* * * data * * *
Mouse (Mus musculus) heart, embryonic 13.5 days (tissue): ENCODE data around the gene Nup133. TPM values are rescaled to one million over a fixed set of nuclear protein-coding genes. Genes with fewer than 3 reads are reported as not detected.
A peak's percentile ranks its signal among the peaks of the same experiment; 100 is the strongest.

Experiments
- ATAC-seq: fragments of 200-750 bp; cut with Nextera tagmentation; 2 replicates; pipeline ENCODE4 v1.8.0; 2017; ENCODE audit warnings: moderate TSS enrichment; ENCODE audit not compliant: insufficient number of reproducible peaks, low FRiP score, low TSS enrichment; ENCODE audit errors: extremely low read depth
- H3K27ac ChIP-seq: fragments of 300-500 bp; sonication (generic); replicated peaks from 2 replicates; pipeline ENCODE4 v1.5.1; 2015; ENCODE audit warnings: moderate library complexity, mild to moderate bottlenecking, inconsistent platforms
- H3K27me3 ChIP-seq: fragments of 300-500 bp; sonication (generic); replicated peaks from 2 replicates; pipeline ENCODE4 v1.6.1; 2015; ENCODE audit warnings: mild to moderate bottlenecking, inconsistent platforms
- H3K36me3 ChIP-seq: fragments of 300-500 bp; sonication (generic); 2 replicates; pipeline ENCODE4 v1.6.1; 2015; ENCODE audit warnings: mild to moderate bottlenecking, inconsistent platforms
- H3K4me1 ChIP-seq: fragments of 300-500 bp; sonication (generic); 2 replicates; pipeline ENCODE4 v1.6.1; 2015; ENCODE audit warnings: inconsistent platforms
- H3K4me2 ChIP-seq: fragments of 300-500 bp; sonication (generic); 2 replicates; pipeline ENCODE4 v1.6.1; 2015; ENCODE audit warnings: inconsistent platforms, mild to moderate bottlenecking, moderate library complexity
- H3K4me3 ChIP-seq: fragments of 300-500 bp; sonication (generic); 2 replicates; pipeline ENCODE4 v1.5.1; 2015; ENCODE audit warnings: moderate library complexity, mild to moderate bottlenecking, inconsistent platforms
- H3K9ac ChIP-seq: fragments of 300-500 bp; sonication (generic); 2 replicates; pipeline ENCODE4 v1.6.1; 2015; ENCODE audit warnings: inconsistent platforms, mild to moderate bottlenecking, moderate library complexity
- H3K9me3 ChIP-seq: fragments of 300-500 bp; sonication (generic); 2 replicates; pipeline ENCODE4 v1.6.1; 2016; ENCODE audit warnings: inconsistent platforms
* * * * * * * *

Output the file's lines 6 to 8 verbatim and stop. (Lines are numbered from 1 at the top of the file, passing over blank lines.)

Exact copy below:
- H3K27me3 ChIP-seq: fragments of 300-500 bp; sonication (generic); replicated peaks from 2 replicates; pipeline ENCODE4 v1.6.1; 2015; ENCODE audit warnings: mild to moderate bottlenecking, inconsistent platforms
- H3K36me3 ChIP-seq: fragments of 300-500 bp; sonication (generic); 2 replicates; pipeline ENCODE4 v1.6.1; 2015; ENCODE audit warnings: mild to moderate bottlenecking, inconsistent platforms
- H3K4me1 ChIP-seq: fragments of 300-500 bp; sonication (generic); 2 replicates; pipeline ENCODE4 v1.6.1; 2015; ENCODE audit warnings: inconsistent platforms